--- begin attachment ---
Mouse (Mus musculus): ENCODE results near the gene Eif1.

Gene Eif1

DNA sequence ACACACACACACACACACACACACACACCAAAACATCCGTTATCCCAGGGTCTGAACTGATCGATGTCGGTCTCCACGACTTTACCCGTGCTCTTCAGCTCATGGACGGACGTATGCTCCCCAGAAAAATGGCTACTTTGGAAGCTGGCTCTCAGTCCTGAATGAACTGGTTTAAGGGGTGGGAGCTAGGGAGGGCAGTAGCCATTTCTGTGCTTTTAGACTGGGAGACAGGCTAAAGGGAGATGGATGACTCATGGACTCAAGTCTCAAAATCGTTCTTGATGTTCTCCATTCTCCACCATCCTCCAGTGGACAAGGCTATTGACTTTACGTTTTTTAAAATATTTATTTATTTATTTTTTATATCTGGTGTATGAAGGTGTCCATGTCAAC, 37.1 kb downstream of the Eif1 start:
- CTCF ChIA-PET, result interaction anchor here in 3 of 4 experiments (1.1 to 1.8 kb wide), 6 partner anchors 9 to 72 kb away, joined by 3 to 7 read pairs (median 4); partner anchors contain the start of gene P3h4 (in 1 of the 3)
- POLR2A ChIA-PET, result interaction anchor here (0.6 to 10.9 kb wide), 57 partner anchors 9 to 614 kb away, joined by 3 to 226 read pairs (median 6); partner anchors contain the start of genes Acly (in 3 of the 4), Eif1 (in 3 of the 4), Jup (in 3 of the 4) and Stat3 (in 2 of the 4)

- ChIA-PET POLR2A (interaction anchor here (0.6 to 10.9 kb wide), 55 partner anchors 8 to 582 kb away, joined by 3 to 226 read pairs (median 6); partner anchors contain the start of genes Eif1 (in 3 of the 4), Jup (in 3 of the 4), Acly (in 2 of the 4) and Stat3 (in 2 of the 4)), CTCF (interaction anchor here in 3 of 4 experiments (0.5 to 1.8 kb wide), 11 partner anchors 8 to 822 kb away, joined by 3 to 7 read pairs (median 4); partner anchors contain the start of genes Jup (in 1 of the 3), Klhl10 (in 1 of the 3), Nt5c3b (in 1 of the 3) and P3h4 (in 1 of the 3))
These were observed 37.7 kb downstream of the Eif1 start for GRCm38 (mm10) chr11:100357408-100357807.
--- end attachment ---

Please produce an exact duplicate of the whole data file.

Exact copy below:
Mouse (Mus musculus): ENCODE results near the gene Eif1.

Gene Eif1

DNA sequence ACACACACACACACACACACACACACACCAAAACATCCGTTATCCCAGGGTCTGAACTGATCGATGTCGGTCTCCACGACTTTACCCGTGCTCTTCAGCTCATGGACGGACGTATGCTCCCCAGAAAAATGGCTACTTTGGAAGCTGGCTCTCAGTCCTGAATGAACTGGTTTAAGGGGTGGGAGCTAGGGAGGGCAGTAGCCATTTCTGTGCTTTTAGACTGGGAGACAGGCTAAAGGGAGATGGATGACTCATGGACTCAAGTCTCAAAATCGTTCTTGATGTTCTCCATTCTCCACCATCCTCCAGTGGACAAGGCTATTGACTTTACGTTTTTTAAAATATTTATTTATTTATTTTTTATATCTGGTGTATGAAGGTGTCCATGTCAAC, 37.1 kb downstream of the Eif1 start:
- CTCF ChIA-PET, result interaction anchor here in 3 of 4 experiments (1.1 to 1.8 kb wide), 6 partner anchors 9 to 72 kb away, joined by 3 to 7 read pairs (median 4); partner anchors contain the start of gene P3h4 (in 1 of the 3)
- POLR2A ChIA-PET, result interaction anchor here (0.6 to 10.9 kb wide), 57 partner anchors 9 to 614 kb away, joined by 3 to 226 read pairs (median 6); partner anchors contain the start of genes Acly (in 3 of the 4), Eif1 (in 3 of the 4), Jup (in 3 of the 4) and Stat3 (in 2 of the 4)

- ChIA-PET POLR2A (interaction anchor here (0.6 to 10.9 kb wide), 55 partner anchors 8 to 582 kb away, joined by 3 to 226 read pairs (median 6); partner anchors contain the start of genes Eif1 (in 3 of the 4), Jup (in 3 of the 4), Acly (in 2 of the 4) and Stat3 (in 2 of the 4)), CTCF (interaction anchor here in 3 of 4 experiments (0.5 to 1.8 kb wide), 11 partner anchors 8 to 822 kb away, joined by 3 to 7 read pairs (median 4); partner anchors contain the start of genes Jup (in 1 of the 3), Klhl10 (in 1 of the 3), Nt5c3b (in 1 of the 3) and P3h4 (in 1 of the 3))
These were observed 37.7 kb downstream of the Eif1 start for GRCm38 (mm10) chr11:100357408-100357807.